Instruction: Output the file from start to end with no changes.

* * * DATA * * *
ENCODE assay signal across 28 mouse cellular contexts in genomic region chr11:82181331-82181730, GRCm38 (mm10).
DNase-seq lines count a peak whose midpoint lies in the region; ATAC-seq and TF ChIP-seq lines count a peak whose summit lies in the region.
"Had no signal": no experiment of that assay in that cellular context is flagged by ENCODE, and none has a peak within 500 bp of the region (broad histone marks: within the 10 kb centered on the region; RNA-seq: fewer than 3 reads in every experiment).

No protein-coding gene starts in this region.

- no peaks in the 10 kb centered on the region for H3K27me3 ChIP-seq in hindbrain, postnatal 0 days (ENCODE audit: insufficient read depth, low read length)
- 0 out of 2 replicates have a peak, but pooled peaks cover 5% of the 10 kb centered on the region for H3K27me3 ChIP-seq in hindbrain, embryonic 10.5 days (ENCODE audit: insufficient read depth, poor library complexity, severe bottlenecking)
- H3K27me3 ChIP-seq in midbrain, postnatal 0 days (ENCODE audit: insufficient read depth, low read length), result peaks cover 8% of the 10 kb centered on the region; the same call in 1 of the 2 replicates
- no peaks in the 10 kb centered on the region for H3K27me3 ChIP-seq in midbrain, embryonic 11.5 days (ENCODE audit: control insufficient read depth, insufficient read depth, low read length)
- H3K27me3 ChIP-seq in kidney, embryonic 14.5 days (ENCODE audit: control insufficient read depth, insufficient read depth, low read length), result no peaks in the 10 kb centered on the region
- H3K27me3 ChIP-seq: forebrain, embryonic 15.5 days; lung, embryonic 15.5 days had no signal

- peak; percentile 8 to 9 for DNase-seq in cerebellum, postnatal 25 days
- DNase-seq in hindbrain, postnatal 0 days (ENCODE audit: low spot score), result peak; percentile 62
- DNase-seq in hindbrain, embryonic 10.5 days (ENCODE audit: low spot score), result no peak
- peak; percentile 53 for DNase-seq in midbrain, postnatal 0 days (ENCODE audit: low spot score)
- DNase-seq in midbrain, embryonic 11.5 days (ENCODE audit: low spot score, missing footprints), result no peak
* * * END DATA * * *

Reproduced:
ENCODE assay signal across 28 mouse cellular contexts in genomic region chr11:82181331-82181730, GRCm38 (mm10).
DNase-seq lines count a peak whose midpoint lies in the region; ATAC-seq and TF ChIP-seq lines count a peak whose summit lies in the region.
"Had no signal": no experiment of that assay in that cellular context is flagged by ENCODE, and none has a peak within 500 bp of the region (broad histone marks: within the 10 kb centered on the region; RNA-seq: fewer than 3 reads in every experiment).

No protein-coding gene starts in this region.

- no peaks in the 10 kb centered on the region for H3K27me3 ChIP-seq in hindbrain, postnatal 0 days (ENCODE audit: insufficient read depth, low read length)
- 0 out of 2 replicates have a peak, but pooled peaks cover 5% of the 10 kb centered on the region for H3K27me3 ChIP-seq in hindbrain, embryonic 10.5 days (ENCODE audit: insufficient read depth, poor library complexity, severe bottlenecking)
- H3K27me3 ChIP-seq in midbrain, postnatal 0 days (ENCODE audit: insufficient read depth, low read length), result peaks cover 8% of the 10 kb centered on the region; the same call in 1 of the 2 replicates
- no peaks in the 10 kb centered on the region for H3K27me3 ChIP-seq in midbrain, embryonic 11.5 days (ENCODE audit: control insufficient read depth, insufficient read depth, low read length)
- H3K27me3 ChIP-seq in kidney, embryonic 14.5 days (ENCODE audit: control insufficient read depth, insufficient read depth, low read length), result no peaks in the 10 kb centered on the region
- H3K27me3 ChIP-seq: forebrain, embryonic 15.5 days; lung, embryonic 15.5 days had no signal

- peak; percentile 8 to 9 for DNase-seq in cerebellum, postnatal 25 days
- DNase-seq in hindbrain, postnatal 0 days (ENCODE audit: low spot score), result peak; percentile 62
- DNase-seq in hindbrain, embryonic 10.5 days (ENCODE audit: low spot score), result no peak
- peak; percentile 53 for DNase-seq in midbrain, postnatal 0 days (ENCODE audit: low spot score)
- DNase-seq in midbrain, embryonic 11.5 days (ENCODE audit: low spot score, missing footprints), result no peak